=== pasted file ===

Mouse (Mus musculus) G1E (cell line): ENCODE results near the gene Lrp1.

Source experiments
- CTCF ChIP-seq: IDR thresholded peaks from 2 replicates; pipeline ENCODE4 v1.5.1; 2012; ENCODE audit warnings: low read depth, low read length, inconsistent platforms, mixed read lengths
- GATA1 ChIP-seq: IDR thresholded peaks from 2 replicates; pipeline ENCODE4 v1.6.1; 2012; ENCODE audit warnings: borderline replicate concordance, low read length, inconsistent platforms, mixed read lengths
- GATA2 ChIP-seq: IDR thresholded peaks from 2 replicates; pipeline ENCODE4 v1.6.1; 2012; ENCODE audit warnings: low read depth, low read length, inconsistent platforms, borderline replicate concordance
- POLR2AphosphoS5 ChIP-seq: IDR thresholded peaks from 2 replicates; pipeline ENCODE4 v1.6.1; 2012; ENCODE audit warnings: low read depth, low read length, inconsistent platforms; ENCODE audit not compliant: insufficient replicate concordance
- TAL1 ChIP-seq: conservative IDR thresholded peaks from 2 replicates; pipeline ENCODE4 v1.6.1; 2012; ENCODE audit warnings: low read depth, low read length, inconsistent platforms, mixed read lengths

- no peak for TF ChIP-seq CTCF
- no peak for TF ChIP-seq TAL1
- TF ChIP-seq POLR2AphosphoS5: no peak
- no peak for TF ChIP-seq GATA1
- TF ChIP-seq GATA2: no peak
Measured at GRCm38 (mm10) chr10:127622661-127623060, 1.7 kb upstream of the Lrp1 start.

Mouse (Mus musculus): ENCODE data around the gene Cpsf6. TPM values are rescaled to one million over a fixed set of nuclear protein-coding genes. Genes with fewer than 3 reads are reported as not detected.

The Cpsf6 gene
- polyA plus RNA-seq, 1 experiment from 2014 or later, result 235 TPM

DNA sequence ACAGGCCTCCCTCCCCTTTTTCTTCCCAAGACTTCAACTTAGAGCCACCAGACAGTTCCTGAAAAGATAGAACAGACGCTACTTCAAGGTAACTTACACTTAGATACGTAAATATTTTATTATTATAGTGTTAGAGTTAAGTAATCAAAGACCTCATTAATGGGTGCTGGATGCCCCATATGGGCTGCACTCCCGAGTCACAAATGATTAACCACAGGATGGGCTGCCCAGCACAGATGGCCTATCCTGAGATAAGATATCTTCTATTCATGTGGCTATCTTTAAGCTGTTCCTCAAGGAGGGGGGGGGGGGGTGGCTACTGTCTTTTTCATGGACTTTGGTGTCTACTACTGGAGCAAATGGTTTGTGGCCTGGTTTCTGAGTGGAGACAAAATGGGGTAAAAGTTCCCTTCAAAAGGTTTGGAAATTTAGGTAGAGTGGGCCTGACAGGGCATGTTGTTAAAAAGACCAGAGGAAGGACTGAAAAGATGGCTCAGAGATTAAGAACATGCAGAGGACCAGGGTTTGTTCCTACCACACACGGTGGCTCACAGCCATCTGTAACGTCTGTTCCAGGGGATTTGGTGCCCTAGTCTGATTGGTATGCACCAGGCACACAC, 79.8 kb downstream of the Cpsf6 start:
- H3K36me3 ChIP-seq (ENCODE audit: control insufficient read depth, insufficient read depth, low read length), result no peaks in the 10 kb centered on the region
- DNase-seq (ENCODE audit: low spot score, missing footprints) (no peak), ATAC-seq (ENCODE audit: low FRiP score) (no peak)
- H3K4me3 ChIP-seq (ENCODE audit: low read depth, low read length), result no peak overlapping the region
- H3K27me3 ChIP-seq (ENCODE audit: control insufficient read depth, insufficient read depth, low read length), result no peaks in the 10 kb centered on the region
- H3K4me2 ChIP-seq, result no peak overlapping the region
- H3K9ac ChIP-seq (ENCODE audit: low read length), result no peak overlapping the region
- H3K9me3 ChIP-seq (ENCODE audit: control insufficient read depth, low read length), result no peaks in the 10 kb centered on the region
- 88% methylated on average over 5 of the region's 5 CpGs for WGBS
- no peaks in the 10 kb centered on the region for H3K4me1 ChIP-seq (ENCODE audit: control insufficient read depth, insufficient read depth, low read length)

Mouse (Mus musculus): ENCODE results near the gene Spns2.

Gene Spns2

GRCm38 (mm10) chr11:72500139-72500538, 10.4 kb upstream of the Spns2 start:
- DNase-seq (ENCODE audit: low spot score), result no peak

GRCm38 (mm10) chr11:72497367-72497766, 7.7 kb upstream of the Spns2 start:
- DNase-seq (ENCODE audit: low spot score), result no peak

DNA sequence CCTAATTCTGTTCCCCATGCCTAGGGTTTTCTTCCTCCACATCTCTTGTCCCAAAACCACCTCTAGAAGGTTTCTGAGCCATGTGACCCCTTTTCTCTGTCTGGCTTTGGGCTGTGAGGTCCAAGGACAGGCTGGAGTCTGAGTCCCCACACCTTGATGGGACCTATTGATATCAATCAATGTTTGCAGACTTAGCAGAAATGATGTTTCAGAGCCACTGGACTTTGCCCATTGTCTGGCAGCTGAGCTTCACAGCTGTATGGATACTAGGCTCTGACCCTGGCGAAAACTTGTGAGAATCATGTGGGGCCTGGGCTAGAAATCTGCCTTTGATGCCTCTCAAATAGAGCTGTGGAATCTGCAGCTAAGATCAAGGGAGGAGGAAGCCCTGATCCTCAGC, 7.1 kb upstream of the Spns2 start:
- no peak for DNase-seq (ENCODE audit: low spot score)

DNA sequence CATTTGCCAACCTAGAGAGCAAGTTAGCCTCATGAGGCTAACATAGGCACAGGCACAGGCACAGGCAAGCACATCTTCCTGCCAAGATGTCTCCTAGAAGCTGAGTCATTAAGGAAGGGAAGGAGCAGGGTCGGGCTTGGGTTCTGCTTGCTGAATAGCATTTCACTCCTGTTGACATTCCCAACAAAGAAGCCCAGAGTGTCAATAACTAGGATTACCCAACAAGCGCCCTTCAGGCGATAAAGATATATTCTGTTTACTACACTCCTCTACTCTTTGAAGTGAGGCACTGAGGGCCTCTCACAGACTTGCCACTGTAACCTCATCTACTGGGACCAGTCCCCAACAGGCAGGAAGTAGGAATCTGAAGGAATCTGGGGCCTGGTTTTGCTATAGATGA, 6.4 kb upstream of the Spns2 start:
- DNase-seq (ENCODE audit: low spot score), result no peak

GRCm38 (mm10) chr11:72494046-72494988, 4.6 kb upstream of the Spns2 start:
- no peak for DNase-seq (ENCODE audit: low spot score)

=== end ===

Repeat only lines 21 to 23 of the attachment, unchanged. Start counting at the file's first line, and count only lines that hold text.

- H3K27me3 ChIP-seq (ENCODE audit: control insufficient read depth, insufficient read depth, low read length), result no peaks in the 10 kb centered on the region
- H3K4me2 ChIP-seq, result no peak overlapping the region
- H3K9ac ChIP-seq (ENCODE audit: low read length), result no peak overlapping the region